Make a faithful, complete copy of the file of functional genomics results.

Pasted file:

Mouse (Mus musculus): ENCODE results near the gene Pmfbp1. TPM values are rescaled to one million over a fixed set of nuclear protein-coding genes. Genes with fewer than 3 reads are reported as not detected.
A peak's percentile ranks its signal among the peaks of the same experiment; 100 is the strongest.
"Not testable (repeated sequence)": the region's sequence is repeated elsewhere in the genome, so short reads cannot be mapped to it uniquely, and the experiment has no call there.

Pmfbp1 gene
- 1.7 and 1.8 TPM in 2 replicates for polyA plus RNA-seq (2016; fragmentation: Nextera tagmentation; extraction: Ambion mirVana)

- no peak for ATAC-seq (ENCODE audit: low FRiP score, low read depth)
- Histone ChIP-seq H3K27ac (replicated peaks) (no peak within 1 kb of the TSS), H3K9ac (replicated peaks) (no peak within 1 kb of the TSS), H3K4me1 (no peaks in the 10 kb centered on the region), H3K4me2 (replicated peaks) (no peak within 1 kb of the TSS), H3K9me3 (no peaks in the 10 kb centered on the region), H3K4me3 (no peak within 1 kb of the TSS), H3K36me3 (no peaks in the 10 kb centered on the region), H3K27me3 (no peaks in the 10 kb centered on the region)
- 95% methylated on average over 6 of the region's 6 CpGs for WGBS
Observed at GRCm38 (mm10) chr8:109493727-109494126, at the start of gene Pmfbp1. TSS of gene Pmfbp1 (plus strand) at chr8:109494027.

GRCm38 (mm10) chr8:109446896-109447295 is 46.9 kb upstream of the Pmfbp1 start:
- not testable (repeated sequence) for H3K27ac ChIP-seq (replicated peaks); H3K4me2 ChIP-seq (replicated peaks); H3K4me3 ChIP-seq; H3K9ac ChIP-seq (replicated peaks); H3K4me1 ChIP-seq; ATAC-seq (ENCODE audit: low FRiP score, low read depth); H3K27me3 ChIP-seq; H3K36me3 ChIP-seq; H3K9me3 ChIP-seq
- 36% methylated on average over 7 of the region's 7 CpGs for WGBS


Mouse (Mus musculus): ENCODE results near the gene Pmfbp1. TPM values are rescaled to one million over a fixed set of nuclear protein-coding genes. Genes with fewer than 3 reads are reported as not detected.
A peak's percentile ranks its signal among the peaks of the same experiment; 100 is the strongest.
"Not testable (repeated sequence)": the region's sequence is repeated elsewhere in the genome, so short reads cannot be mapped to it uniquely, and the experiment has no call there.

Pmfbp1 gene
- 1.7 and 1.8 TPM in 2 replicates for polyA plus RNA-seq (2016; fragmentation: Nextera tagmentation; extraction: Ambion mirVana)

- no peak for ATAC-seq (ENCODE audit: low FRiP score, low read depth)
- Histone ChIP-seq H3K27ac (replicated peaks) (no peak within 1 kb of the TSS), H3K9ac (replicated peaks) (no peak within 1 kb of the TSS), H3K4me1 (no peaks in the 10 kb centered on the region), H3K4me2 (replicated peaks) (no peak within 1 kb of the TSS), H3K9me3 (no peaks in the 10 kb centered on the region), H3K4me3 (no peak within 1 kb of the TSS), H3K36me3 (no peaks in the 10 kb centered on the region), H3K27me3 (no peaks in the 10 kb centered on the region)
- 95% methylated on average over 6 of the region's 6 CpGs for WGBS
Observed at GRCm38 (mm10) chr8:109493727-109494126, at the start of gene Pmfbp1. TSS of gene Pmfbp1 (plus strand) at chr8:109494027.

GRCm38 (mm10) chr8:109446896-109447295 is 46.9 kb upstream of the Pmfbp1 start:
- not testable (repeated sequence) for H3K27ac ChIP-seq (replicated peaks); H3K4me2 ChIP-seq (replicated peaks); H3K4me3 ChIP-seq; H3K9ac ChIP-seq (replicated peaks); H3K4me1 ChIP-seq; ATAC-seq (ENCODE audit: low FRiP score, low read depth); H3K27me3 ChIP-seq; H3K36me3 ChIP-seq; H3K9me3 ChIP-seq
- 36% methylated on average over 7 of the region's 7 CpGs for WGBS